The Gospel for this Sunday is a passage about gratitude and the hospitality that comes from it; about debt and the release of all debts. It is a profound study in vulnerability and knowing the truth about our selves and about God.
A pharisee named Simon invites Jesus to dinner. Simon doesn’t know that he’s in debt. He enters the scene as someone confident that he is not a sinner. A "woman who was in the city" is introduced. She is identified as a "sinner." The woman appears suddenly in the home--her actual entrance is not mentioned--and she is carrying an alabaster box containing perfume. The woman's intrusion provokes a religious and social crisis.
She has just barged into the home of a pharisee, yet that pharisee will consider her impure and unclean. Her presence contaminates the gathering. She clearly has crossed a significant social and religious boundary. From his point of view, she does not belong here.and he is wondering how Jesus could not immediately know that this woman was someone who owes a debt to God and to society.
The crowds at Nain had already hailed Jesus as a "great prophet" (7:16), but Simon is not impressed. He thinks to himself that Jesus can't be much of a prophet if he doesn't know certain things about certain people, such as whether or not they are sinners. Sin has always been close corollary of debt. As the anthropologist David Graeber has written: “In Hebrew, and Aramaic, ‘debt,’ ‘guilt,’ and ‘sin’ are actually the same word.
Jesus addresses Simon by name. This is because Jesus will soon make the point that the woman before them is not a category of person, but an actual human being. As the woman is a human being and deserving of dignity, so is Simon. Jesus will address him, respectfully and personally, by name.
Simon’s response is encouraging--"Teacher, speak." He appears open. Jesus then tells what is often called the "parable of the two debtors."
Then, Jesus asks which of the debtors will love the moneylender more. The question shifts from debt to love. Simon is being asked to view the woman not in terms of her "deficiencies" but rather in terms of her "capacities." Simon responds tentatively, but accurately, "I suppose whomever he graced the most."
The story reaches its dramatic turning point--literally. Jesus "turned to the woman and was speaking to Simon." Imagine that. Jesus was "reclined," which means they were sitting at a low table with their feet spread out behind and to the right. Jesus "turned to the woman"--that is, behind and to his right--and "was speaking to Simon," who was probably to his left.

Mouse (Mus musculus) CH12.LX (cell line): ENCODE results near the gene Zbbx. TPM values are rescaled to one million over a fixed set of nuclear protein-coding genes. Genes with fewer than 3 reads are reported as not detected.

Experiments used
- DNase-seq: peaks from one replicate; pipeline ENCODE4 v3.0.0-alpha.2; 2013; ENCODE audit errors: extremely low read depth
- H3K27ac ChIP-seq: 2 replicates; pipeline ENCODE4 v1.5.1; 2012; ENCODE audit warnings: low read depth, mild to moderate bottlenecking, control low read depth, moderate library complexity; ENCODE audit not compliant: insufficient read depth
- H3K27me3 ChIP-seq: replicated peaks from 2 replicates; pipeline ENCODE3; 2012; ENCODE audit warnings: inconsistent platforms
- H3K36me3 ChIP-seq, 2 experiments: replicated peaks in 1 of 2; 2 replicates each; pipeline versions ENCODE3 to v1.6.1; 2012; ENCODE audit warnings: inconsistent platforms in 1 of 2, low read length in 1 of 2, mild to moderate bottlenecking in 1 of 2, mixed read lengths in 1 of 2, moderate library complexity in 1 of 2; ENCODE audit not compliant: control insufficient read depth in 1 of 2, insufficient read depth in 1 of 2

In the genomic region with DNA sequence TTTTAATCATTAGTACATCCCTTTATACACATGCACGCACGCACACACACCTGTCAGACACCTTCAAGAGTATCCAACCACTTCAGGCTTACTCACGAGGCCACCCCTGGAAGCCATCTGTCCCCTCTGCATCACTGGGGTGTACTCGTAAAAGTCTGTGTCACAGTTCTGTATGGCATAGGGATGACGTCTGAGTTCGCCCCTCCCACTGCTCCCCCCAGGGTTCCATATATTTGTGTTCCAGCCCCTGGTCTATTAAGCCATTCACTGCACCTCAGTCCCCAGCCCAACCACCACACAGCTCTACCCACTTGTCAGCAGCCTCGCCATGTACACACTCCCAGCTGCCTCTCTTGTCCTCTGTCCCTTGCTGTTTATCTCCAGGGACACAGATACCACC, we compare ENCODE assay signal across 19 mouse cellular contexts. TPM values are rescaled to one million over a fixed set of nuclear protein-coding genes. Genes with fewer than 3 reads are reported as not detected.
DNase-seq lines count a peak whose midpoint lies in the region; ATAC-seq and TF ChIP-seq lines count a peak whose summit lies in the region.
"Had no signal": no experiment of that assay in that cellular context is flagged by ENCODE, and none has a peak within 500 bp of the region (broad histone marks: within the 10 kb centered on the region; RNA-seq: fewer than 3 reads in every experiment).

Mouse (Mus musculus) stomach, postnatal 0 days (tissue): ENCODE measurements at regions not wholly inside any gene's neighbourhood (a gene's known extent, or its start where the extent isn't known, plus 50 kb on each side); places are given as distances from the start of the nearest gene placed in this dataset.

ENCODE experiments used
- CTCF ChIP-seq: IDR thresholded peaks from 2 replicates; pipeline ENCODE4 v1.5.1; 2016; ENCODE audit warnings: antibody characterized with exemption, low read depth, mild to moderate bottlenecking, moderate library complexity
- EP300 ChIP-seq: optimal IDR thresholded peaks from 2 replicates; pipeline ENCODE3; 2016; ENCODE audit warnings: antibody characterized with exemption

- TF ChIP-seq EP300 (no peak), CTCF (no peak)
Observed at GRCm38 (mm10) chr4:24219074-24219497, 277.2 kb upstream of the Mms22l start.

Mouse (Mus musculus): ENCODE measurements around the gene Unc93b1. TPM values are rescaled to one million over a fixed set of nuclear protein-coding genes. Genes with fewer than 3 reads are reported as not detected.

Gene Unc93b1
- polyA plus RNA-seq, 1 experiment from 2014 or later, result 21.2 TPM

"Do you see this woman?" Jesus posture reflects his attitude. He sees the woman, but Simon does not. Jesus sees a human being--moreover, one in loving action--while Simon sees only a category of person, a "sinner," who renders others "unclean."
In our reading Luke tells us that the woman’s hair was undone—this was a social symbol that could mean a number of things from mourning to petition, but all of them are tied to vulnerability. In her tears and in her undone hair this woman is showing her self to be fully aware that she owes and whom it is that she owes.
The Pharisee Simon, on the other hand, sees no such debt for himself. He is confident that he’s done it all right; kept his religious savings accounts full and isn’t in need of any help. He’s not unlike the myth of the self-made man; having pulled himself up by his bootstraps (or perhaps in this case, his fringes). He is forgetful of hospitality because he doesn’t think he needs anything from Jesus.
So it is that Jesus offers his metaphor of debtors—a metaphor that places Simon on the side of sinners. Jesus is rhetorically kind enough to let Simon off with being the lesser debtor, but Jesus is telling him that he is a debtor all the same.
It is the woman; vulnerable in her owing that is then offered an entrance into the forgiveness that Jesus has come to proclaim. Jesus has come to set the captive free and forgive those who are in debt so that they can be restored to the gift of life. Now set free, she is filled with gratitude to the one who has freed her, the one to whom she owes her freedom. This is the life of grace.
The poet prophet Wendell Berry has written: “we must live the given life in the given world.” By this he means that our must fundamental understanding of the creation and ourselves is that all is gift. As gift the world is not our own and our lives are not our own, their goodness and value are not made by any economy we can create. Instead these gifts must be accepted with gratitude and used with the care that is born of our obligation as ones who owe everything to God.
To live into this truth we must be vulnerable, immersed in a truthful understanding of ourselves as ones who owe. Like the woman we must see that we are forgiven a great debt when we accept the gift of life. If we fail to do this then we will be like Simon. We will think that we did it on our own, that we don’t need forgiveness because we don’t owe anything.
When we imagine ourselves in this way we inevitably do violence to the world. It is by a false accounting of our obligations and gifts that we continue in the path of devastation.
Let us instead be like the woman Jesus praises. Let us be clear about all we owe. Let us unbind our hair, be embarrassingly open about our neediness, and revel in gratitude for the forgiveness God offers each of us in Christ.